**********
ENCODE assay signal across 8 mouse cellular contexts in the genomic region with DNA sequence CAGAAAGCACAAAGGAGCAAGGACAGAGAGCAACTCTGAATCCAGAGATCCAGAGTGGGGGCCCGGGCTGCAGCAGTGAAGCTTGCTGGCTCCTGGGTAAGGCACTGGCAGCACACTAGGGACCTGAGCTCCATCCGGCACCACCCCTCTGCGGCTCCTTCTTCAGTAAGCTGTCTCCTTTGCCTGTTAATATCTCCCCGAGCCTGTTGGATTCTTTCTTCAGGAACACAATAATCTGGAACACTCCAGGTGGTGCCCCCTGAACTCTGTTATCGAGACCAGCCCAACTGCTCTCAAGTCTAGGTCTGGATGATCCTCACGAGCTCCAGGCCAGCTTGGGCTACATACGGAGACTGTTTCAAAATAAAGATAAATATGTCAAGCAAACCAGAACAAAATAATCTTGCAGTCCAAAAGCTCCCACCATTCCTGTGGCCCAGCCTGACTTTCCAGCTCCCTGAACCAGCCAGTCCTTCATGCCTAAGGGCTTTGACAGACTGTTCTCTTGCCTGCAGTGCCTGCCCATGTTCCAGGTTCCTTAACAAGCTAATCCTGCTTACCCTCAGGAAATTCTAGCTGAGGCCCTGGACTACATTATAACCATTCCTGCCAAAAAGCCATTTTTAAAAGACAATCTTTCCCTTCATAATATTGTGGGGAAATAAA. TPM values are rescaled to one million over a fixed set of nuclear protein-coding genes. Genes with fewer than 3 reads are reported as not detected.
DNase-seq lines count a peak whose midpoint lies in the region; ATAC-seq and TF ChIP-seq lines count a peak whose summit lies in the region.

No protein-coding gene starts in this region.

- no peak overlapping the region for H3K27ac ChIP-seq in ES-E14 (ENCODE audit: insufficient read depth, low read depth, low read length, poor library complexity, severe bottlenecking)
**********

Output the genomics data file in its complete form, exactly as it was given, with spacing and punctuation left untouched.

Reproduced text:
ENCODE assay signal across 8 mouse cellular contexts in the genomic region with DNA sequence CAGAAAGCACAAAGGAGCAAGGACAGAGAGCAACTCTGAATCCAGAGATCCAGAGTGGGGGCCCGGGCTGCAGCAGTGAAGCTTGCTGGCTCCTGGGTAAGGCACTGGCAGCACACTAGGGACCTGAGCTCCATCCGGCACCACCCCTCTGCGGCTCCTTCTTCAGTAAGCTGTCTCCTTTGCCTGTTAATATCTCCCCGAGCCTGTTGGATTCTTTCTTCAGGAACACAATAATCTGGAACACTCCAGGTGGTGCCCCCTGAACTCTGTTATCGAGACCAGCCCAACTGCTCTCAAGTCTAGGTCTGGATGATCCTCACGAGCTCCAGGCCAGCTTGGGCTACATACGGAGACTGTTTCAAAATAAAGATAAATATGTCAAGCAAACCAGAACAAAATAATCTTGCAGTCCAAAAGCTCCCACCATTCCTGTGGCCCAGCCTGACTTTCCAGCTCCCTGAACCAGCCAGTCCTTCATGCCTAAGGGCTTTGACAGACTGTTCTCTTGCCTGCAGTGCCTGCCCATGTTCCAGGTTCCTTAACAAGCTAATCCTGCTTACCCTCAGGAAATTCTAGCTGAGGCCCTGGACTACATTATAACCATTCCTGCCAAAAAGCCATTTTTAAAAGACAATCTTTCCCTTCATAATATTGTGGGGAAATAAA. TPM values are rescaled to one million over a fixed set of nuclear protein-coding genes. Genes with fewer than 3 reads are reported as not detected.
DNase-seq lines count a peak whose midpoint lies in the region; ATAC-seq and TF ChIP-seq lines count a peak whose summit lies in the region.

No protein-coding gene starts in this region.

- no peak overlapping the region for H3K27ac ChIP-seq in ES-E14 (ENCODE audit: insufficient read depth, low read depth, low read length, poor library complexity, severe bottlenecking)